German Pinschers are a healthy, long-lived breed.
The main concerns among GP Breeders are:
*Cataracts – Inheritable that cause vision loss
*Canine Von Willebrand’s disease – inherited blood disorder
The Canine Health Information Center works with Parent Clubs to determine health screening protocols for each breed. Fortunately the German Pinscher is one of the CHIC breeds. Detailed information regarding the health screening criteria for German Pinschers can be found at this link.
The health screening criteria required to obtain a CHIC number are:
EYES – C.E.R.F. Test http://www.vmdb.org/history.html
vWD – vetGen
The following health exams are recommended but not required by CHIC:
CARDIAC: It is highly recommended that the Cardiac exams are performed by a Veterinary Cardiologist http://www.offa.org/cardiac_exam.html
THYROID: OFA Information on Thyroid Testing can be found at: http://www.offa.org/thy_proc.html
*Required for Puppy Icon on GPCA Breeders List
Below are additional DNA Tests which are available for German Pinschers:
COAT COLOR D-LOCUS DNA TEST (Dilute Coat)
D Locus (DNA marker tested – C.22G>A)
Associated with the dilution or lightening effect of the solid colors Black and Brown, with D being the dominant allele, the dd genotype results in the diluted effect.
DD – does not carry dilute
Dd – dilute carrier
dd – dilute phenotype
The D locus is the primary locus associated with diluted pigment, which results in coats that would otherwise be black or brown instead showing up as gray, or blue in the case of black, and pale brown or Isabella in the case of brown. The melanophilin gene has recently been shown to be responsible, but not all of the dilute causing mutations have been identified yet.
COAT COLOR B-LOCUS DNA TEST (Chocolate Coat)
B Locus (DNA markers tested – S41C, P345Pel, Q331X)
Associated with the presence of chocolate (also commonly referred to as liver or brown). The bb genotype usually results in a chocolate coat phenotype and liver noses among yellow dogs.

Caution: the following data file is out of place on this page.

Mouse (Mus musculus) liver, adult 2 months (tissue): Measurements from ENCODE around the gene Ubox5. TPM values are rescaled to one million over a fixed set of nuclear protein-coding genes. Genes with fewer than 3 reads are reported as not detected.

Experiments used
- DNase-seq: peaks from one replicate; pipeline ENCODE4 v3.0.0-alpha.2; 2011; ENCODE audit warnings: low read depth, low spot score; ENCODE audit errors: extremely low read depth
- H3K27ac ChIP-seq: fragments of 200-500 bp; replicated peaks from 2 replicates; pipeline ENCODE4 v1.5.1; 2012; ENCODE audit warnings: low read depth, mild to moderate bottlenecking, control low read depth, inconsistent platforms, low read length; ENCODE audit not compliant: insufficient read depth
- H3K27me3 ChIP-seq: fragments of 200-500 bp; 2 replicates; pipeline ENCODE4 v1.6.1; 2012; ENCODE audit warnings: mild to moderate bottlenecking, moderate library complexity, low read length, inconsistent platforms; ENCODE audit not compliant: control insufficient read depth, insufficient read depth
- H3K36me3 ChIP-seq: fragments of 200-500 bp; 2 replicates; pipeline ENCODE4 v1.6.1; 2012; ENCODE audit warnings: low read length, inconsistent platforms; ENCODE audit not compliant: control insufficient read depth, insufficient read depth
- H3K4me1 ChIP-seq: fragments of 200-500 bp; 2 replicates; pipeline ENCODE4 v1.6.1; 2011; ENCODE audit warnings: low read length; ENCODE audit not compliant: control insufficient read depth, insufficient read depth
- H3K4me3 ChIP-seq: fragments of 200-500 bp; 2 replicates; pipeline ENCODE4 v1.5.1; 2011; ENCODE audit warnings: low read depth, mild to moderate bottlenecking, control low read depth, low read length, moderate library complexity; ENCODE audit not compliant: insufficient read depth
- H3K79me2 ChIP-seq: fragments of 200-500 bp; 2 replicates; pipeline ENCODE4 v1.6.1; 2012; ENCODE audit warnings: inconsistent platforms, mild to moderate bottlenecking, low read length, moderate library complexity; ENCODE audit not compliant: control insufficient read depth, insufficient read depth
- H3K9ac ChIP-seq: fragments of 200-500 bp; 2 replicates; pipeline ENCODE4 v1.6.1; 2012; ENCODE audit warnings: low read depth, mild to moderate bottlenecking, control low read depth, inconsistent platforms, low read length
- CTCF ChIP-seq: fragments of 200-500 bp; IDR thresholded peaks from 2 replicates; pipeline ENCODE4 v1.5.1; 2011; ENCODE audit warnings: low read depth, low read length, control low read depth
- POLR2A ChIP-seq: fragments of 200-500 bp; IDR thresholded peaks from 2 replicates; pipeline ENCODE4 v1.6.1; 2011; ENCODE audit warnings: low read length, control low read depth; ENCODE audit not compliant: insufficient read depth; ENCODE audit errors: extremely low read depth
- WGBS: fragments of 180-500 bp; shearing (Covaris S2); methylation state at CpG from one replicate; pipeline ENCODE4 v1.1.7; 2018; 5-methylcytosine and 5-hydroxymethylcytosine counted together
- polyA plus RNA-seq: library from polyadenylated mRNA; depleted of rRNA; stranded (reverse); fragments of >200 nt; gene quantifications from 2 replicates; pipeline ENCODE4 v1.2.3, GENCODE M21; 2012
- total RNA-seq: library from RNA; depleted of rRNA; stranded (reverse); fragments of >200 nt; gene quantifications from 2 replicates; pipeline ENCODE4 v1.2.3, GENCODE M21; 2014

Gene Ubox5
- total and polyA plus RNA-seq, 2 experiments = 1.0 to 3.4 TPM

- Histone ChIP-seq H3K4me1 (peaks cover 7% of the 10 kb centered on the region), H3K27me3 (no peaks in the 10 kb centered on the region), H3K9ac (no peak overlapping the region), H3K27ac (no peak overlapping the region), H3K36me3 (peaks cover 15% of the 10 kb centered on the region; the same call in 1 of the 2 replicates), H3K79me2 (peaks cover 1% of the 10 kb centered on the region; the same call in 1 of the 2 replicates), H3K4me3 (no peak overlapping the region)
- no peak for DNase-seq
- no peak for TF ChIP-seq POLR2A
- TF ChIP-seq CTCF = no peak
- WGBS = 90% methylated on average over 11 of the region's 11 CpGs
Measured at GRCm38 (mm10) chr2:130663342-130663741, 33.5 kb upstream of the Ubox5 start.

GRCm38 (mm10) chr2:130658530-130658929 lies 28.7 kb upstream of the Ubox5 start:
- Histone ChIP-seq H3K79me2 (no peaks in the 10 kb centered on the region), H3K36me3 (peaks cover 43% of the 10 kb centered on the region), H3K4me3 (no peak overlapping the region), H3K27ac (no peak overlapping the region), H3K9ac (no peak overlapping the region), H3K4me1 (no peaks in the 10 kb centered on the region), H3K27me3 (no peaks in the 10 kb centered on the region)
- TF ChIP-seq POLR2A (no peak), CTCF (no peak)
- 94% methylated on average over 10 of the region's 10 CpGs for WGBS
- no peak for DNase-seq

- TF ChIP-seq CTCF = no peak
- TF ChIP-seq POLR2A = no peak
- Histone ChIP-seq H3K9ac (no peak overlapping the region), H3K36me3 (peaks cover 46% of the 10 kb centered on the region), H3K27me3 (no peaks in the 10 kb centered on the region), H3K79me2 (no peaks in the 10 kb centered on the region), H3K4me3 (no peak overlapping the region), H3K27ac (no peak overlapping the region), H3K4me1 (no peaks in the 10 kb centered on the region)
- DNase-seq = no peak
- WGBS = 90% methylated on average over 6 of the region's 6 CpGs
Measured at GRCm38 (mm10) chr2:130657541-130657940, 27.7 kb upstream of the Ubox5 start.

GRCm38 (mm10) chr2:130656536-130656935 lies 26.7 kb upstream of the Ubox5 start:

BB – does not carry brown
Bb – brown carrier
Bb2 – brown carrier
bb – brown phenotype
The B locus is responsible for the presence of brown, chocolate, or liver animals. It is also responsible for nose color. The gene associated with this locus is known as TYRP1. In breeds where the A locus does not come into play, any animal that has at least one B allele (and is not “ee”), will be black in pigmented coat. Those dogs, which have two copies of any of several b alleles will be brown. There are at least three such b alleles. Regardless of other loci, any animal with at least one B allele will have a black nose and pads, while those with any two b alleles will have a liver nose and pads.
This test analyzes whether an animal has 0, 1 or 2 copies of the mutations typically responsible for brown, which is also known in some breeds as liver, chocolate, sedge, and less frequently, red. There are three primary “b” mutations that are responsible for nearly every liver or chocolate dog.
Link to Coat Color Predictor Chart offered by DDC Veterinary: http://www.vetdnacenter.com/login/login/files/coat-color-predictor.pdf
Health screening testing is offered at many All-Breed dog shows at reasonable prices. You can download the following O.F.A. forms by clicking on a link below. Completing them prior to the testing saves a lot of time and prevents errors.
O.F.A. Individual Application Forms
DNA Based Genetic Disease
DNA Application for UC-DAVIS VGL Test Results for PDE and MLS
Globoid Cell Leukodystrophy (Cairn, West Highland White Terriers)
Gonioscopy Application (Basset Hounds)
Hip and Elbow Dysplasia
Holter Addendum for Doberman Pinschers (required for Doberman CHIC)
Kidney (Airedale Terriers, Bull Terriers, Mini Bull Terriers)
Kidney (Norwegian Elkhounds)
Legg-Calve-Perthes From Existing OFA HD Number
Serum Bile (Scottish Deerhounds, Yorkshire Terriers)
Spine (Anecdotal database for Bulldogs, French Bulldogs, Boston Terriers)
Tracheal Hypoplasia (Bulldog-type breeds)